Tuesday, November 18, 2014

Tuesday Poem - Emily Dickinson.

 1510 - How happy is the little Stone

How happy is the little Stone
That rambles in the Road alone,
And doesn't care about Careers
And Exigencies never fears—
Whose Coat of elemental Brown
A passing Universe put on,
And independent as the Sun
Associates or glows alone,
Fulfilling absolute Decree
In casual simplicity—

Emily Dickinson.

It seems that the third line is particularly pertinent when you're in the middle of NaNoWriMo and as many thousand words behind as I am! When you've contemplated the stones and pebbles of the Universe, find more poetry on the Tuesday Poem blog

Tuesday, November 04, 2014

Tuesday Poem - in honour of the Melbourne Cup

I offer you a link to some Australian horse poems. And then gallop over to the Tuesday Poem blog to read the guest edited poem there, 'Here We Give Thanks (after Gregory O'Brien' by Mary-Jane Duffy, brought to you this week by Claire Mabey.

I can't stop and chat - I'm already approximately 6,000 words behind NaNoWriMo - arrrgghhh!

Tuesday, October 28, 2014

Tuesday Poem - Small Harvest

Apropos of nothing, happiness
smaller than a heartbeat
but puffed up, nonetheless,
perched on my window sill
and sang like a diva.
Grace, the I Ching warns, is  temporary -
a break in the fog,
a sapphire wren and his mate courting,
the way a dog grins at you
as though you both share a joke.

Hold this small harvest lightly

given without supplication
given away - merely
a seed on a ghost of breath.

Catherine Bateson, 2014.

I have been watching wrens from my study window and they inspired this poem, just in time for Tuesday! Flit over to the Tuesday poem blog where you can read guest editor, Helen Rickerby's chosen poem -  'No Rough Verses' from I, Clodia by Anna Jackson.

Clodia was, very likely, the Lesbia of the poems of  Catullus. And, of course, one of his most famous poems also featured a bird - 'The Death of Lesbia's Sparrow'. You can read a translation of that poem here. I do love it when there's a link between my poem and the Tuesday poem, however tenuous!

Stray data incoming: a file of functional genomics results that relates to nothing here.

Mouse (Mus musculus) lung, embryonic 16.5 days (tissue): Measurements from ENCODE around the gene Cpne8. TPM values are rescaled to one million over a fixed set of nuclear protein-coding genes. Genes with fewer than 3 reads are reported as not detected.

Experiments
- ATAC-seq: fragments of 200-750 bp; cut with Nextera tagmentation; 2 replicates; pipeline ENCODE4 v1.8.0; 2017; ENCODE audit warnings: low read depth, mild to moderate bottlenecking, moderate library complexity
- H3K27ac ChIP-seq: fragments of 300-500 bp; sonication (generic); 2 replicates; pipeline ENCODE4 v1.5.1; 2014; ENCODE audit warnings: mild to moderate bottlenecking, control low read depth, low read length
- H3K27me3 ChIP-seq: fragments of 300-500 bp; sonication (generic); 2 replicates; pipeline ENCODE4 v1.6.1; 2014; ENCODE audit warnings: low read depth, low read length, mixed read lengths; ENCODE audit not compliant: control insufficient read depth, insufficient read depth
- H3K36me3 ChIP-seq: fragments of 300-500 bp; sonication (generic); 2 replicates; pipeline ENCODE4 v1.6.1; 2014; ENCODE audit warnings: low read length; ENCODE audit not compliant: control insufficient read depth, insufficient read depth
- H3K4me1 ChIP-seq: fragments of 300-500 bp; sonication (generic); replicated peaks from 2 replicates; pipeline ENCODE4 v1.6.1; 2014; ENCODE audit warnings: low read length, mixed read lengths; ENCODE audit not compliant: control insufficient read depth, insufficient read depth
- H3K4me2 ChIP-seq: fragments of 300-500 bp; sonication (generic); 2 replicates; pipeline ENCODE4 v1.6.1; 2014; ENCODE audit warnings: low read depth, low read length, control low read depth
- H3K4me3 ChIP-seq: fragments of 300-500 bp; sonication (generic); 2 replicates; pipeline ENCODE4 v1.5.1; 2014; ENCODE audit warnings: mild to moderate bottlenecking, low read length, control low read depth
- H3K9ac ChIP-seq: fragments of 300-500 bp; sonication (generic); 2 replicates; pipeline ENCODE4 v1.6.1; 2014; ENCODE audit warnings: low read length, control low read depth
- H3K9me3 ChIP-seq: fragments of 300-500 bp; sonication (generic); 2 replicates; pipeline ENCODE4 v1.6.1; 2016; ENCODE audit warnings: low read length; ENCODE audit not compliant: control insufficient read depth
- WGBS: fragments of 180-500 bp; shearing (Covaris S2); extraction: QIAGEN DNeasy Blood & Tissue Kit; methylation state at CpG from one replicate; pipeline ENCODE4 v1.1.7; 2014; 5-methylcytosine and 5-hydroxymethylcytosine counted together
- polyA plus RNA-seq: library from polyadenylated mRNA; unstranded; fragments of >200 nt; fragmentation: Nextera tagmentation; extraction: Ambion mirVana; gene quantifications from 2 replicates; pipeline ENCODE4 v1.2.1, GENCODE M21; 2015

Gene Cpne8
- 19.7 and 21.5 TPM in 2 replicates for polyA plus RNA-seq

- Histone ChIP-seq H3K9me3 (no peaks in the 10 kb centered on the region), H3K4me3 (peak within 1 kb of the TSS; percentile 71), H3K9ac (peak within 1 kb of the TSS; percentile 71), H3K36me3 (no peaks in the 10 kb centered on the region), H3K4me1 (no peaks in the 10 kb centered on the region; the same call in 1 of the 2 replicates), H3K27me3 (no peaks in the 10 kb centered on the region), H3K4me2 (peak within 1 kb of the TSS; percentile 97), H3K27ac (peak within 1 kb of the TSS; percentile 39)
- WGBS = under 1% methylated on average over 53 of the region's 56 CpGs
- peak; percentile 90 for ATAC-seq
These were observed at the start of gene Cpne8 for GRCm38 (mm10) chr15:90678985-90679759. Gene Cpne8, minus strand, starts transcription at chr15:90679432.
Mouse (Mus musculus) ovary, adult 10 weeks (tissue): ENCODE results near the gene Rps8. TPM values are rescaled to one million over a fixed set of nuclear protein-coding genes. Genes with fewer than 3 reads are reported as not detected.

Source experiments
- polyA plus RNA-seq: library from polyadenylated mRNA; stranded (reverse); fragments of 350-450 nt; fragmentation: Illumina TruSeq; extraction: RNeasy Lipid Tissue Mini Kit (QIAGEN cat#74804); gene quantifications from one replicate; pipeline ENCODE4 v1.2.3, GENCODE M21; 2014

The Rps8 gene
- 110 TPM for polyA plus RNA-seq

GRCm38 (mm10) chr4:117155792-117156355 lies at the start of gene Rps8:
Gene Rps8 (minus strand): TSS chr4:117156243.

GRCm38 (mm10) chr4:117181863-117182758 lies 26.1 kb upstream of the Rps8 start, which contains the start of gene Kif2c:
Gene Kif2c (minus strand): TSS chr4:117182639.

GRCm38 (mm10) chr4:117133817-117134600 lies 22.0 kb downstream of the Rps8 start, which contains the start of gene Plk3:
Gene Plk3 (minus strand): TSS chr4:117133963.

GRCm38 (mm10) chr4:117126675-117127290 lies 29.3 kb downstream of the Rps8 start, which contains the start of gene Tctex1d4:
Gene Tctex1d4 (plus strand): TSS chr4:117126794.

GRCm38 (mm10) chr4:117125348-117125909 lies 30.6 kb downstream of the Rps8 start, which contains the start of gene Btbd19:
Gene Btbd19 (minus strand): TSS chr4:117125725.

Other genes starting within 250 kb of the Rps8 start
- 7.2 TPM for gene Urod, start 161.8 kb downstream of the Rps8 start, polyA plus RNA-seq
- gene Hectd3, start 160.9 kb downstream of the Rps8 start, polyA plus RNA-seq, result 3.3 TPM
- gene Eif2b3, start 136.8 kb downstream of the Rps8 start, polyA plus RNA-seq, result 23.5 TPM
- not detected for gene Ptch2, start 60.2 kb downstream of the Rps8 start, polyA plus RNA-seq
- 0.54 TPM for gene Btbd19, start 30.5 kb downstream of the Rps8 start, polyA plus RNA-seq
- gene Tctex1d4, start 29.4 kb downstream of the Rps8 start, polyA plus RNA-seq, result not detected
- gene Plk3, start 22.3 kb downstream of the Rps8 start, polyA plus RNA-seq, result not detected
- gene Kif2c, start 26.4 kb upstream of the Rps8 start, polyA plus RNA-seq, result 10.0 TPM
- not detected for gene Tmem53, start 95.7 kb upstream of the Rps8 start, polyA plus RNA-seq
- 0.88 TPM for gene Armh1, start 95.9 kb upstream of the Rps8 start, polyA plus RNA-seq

Monday, October 20, 2014

Eleven more sleeps

until NaNoWriMo. Who is going to be on my cheer squad? I really want to do this. I feel as though I've been stuck in a bit of a writing/not writing/writing/not writing rut and the impetus to finish NaNoWriMo would be good for me. But, as my daughter points out - rather too often - I need gold stars....
Recruiting my cheer squad now. No dancing required!

Sunday, October 19, 2014

Quote for the day

Just write every day of your life. Read intensely.Then see what happens. Most of my friends who are put on that diet have very pleasant careers.

 —Ray Bradbury

Thursday, October 09, 2014

Fast Food/Slow Cooking

NaNoWriMo is coming up - are you in? I'm in - I'm going to use the month to write something quite new and I'm already excited. Here are some thoughts on fast writing - look out for my thoughts on slow writing coming soon!

“There's an old folk saying that goes: whenever you delete a
sentence from your NaNoWriMo novel, a NaNoWriMo angel
loses its wings and plummets, screaming, to the ground.
Where it will likely require medical attention.”
Chris Baty

It’s October – the month where some writers thoughts turn to NaNoWriMo, National Novel Writing Month. NaNoWriMo was started by Chris Baty in 1999. Participants of NaNoWriMo (now an international internet-based programme) set out to write 50,000 words between 1st and the 30th November. You may, and many do, begin at midnight on the 1st and end just before midnight on the 30th. Although when it was started, there were only 21 participants, over 200,000 people sign up for now, a website is dedicated to it, and there are hundreds of NaNoWriMo events around the world.

These can include pre-NaNoWriMo picnics and parties, ‘plot-ins’, all-nighters and café writing. NaNoWriMo merchandise is available through the website and there’s a special programme for young writers. Municipal Liaisons help organise events in different regions.

What are the rules? Only that you submit 50,000 words by the 30th November – this can be done through the NaNoWriMo website – and the words can be scrambled or encrypted if you’re worried someone might steal your ideas/novel/novella. Everyone who submits that number of words is a ‘winner’. Winner of what, you might ask? The winners of NaNoWriMo receive a printable certificate, an icon they can display on their webpage and inclusion on the list of NaNoWriMo winners. Since 2011, CreateSpace, a self-publishing production company has offered winners 5 free paperback proof copies of their manuscripts.